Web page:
31 Oct Sql server tutorial 12 Using Subqueries to Access and Modify Data
Key Skills & Concepts
- Create Subqueries that Return Multiple Rows
- Create Subqueries that Return One Value
- Work with Correlated Subqueries
- Use Nested Subqueries
Use Subqueries to Modify Data
ubqueries, like joins, provide a way to access data in multiple tables with a single
query. A subquery can be added to a SELECT, INSERT, UPDATE, or DELETE
statement in order to allow that statement to use the query results returned by the
subquery. The subquery is essentially an embedded SELECT statement that acts as a
gateway to data in a second table. The data returned by the subquery is used by the
primary statement to meet whatever conditions have been defined in that statement. In this
chapter, I discuss how subqueries are used in various statements, particularly SELECT
statements, and provide examples that demonstrate how to create subqueries and what
type of query results to expect.
Create Subqueries that Return Multiple Rows
In Chapter 9, I include several examples of subqueries that are used to demonstrate certain
types of predicates, such as IN and EXISTS. This chapter, in many ways, is an extension
of that discussion because of the way in which subqueries are most commonly
implemented—in the WHERE clause of a SELECT statement. An understanding of these
types of subqueries goes hand in hand with an understanding of how certain predicates are
formulated to create specific search conditions, search conditions that rely on those
subqueries to return data from a referenced table.
You can divide subqueries in a WHERE clause into two general categories: those that
can return multiple rows and those that can return only one value. In this section, I discuss
the first of these categories. In the next section, “Create Subqueries that Return One
Value,” I discuss the second category. As I expand on each subject, you’ll no doubt
recognize the statement formats from my discussion of predicates. Although this
information might seem a bit repetitive (which is why I keep it brief), it is presented here
not only to provide a cohesive overview of subqueries, but also to provide a different
perspective. In other words, rather than looking at subqueries through the perspective of
the predicate, we’ll look directly at the subquery itself.
Despite the fact that my discussion focuses on subqueries that are implemented through
the WHERE clause, the use of subqueries is not limited to that clause. Indeed, you can
include subqueries in a SELECT clause or HAVING clause. However, using subqueries in
a SELECT clause is not very common. In addition, you would use subqueries in a
HAVING clause only when defining search conditions on grouped data. Even so, the
principles for using subqueries in a HAVING clause are similar to using them in a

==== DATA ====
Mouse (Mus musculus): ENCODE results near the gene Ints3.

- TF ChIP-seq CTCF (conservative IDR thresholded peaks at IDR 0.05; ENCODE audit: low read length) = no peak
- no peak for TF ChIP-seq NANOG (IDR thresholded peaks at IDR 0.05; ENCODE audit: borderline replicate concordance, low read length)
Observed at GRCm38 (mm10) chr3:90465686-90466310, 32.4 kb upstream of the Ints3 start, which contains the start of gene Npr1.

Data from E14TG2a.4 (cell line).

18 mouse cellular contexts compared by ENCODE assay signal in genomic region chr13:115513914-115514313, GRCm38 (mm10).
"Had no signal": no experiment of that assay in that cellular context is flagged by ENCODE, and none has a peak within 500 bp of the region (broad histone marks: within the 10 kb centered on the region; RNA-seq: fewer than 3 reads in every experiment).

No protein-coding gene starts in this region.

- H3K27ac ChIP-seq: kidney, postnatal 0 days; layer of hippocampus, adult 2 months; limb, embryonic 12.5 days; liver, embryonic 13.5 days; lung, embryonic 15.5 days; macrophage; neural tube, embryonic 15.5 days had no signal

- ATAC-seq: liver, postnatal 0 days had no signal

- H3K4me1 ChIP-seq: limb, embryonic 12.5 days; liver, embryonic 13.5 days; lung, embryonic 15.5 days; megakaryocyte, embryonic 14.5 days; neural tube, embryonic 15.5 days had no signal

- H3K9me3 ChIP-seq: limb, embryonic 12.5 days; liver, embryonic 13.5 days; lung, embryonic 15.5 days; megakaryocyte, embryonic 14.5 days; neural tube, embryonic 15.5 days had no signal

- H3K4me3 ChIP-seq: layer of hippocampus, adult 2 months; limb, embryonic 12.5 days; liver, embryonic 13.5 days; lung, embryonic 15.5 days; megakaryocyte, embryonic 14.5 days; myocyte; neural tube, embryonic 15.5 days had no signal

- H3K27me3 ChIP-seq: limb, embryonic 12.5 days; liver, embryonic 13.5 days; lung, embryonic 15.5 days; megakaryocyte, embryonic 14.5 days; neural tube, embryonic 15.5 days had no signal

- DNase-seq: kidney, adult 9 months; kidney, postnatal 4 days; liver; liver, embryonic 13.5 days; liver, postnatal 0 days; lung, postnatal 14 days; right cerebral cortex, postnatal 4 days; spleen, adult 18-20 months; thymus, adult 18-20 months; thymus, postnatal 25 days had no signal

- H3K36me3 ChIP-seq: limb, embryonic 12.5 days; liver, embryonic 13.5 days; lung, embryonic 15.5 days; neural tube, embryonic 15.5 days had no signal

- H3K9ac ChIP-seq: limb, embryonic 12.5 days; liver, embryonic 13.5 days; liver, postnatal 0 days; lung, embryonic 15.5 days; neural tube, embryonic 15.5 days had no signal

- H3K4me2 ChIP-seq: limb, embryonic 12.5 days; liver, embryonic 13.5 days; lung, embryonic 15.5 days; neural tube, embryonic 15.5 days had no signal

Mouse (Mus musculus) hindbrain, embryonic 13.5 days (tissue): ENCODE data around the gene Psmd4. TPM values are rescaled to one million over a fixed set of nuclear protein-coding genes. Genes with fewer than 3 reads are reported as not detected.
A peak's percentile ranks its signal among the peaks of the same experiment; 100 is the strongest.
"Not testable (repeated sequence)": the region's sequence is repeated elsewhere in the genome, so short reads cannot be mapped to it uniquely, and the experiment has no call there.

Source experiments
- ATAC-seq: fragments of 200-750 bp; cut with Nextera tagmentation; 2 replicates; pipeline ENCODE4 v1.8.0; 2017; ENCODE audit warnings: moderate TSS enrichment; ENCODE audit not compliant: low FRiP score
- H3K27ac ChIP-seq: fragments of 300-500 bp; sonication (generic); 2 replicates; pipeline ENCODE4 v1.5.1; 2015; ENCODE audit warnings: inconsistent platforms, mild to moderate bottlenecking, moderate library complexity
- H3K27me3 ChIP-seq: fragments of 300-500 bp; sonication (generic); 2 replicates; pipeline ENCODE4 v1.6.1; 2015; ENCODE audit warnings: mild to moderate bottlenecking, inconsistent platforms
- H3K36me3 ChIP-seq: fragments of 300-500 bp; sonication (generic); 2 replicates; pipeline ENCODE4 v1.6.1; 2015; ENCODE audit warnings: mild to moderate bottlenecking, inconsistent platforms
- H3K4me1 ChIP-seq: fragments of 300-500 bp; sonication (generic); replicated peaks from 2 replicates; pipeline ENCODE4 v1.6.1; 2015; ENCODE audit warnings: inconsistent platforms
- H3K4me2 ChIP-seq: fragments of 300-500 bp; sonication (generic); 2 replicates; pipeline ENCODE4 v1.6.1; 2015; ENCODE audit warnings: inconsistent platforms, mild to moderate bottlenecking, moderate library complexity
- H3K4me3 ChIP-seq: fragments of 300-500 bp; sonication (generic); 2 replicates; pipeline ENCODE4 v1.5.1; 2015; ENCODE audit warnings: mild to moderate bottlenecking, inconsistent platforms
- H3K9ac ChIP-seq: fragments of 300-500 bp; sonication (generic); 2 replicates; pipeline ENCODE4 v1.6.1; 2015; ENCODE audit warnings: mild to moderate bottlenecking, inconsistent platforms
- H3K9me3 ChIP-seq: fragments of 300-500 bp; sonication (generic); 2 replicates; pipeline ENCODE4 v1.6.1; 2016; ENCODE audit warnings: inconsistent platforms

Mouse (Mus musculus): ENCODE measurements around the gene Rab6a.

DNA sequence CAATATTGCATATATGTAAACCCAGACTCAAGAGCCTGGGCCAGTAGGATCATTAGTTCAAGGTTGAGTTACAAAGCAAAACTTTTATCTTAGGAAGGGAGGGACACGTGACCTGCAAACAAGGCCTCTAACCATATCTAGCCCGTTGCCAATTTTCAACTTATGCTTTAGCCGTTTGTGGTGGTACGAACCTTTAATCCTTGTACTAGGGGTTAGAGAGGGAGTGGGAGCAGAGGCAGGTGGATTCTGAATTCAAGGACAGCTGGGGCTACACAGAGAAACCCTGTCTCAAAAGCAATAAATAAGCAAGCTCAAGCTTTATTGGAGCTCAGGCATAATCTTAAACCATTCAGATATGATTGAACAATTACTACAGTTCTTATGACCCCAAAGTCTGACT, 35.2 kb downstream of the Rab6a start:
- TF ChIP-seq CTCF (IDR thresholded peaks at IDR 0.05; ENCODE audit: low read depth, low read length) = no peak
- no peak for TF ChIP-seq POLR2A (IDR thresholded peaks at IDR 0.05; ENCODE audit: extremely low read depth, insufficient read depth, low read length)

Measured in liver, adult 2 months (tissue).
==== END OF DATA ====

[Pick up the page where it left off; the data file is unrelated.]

WHERE clause. For these reasons, my discussion here focuses on using subqueries in the
WHERE clause. As you become a more advanced SQL programmer, you will likely want
to try using subqueries in other places within a SELECT statement.
Using the IN Predicate
The first type of subquery that we’ll look at is the type used within the IN predicate. As
you might recall from Chapter 9, the IN predicate compares values from a column in the
primary table to values returned by the subquery. If the column value is in the subquery
results, that row (from the primary table) is returned in the query results of the SELECT
Using the EXISTS Predicate
In some circumstances, you might want your subquery to return only a value of true or
false. The content of the data itself is unimportant in terms of meeting a predicate
condition. In this case, you can use an EXISTS predicate to define your subquery. The
EXISTS predicate evaluates to true if one or more rows are returned by the subquery;
otherwise, it evaluates to false.
For an EXISTS predicate to be useful, the associated subquery should include a search
condition that matches values in the two tables that are being linked through the subquery.
(I explain this type of subquery in more detail in the “Work with Correlated Subqueries”
section later in this chapter.) This search condition is similar to the equi-join condition
used in certain join operations. (See Chapter 11 for information about joins and equi-join
conditions.) For example, returning to the CD_STOCK table and the CD_ARTISTS tables
(shown in Figure 12-1), we can create a SELECT statement that uses an EXISTS predicate
to query the CD_ARTISTS table:
Using Quantified Comparison Predicates
The IN and EXISTS predicates are not the only predicates that rely on the type of
subqueries that can return one or more rows for the search condition to evaluate to true.
Quantified comparison predicates—SOME, ANY, and ALL—also use subqueries that can
return multiple rows. These predicates are used in conjunction with comparison operators
to determine whether any or all returned values (from the subquery) meet the search
condition set by the predicate. The SOME and ANY predicates, which perform the same
function, check to see whether any returned values meet the search requirement. The ALL
predicate checks to see whether all returned values meet the search requirement.
When a quantified comparison predicate is used, the values in a column from the
primary table are compared to the values returned by the subquery. Let’s take a look at an
example to clarify how this works.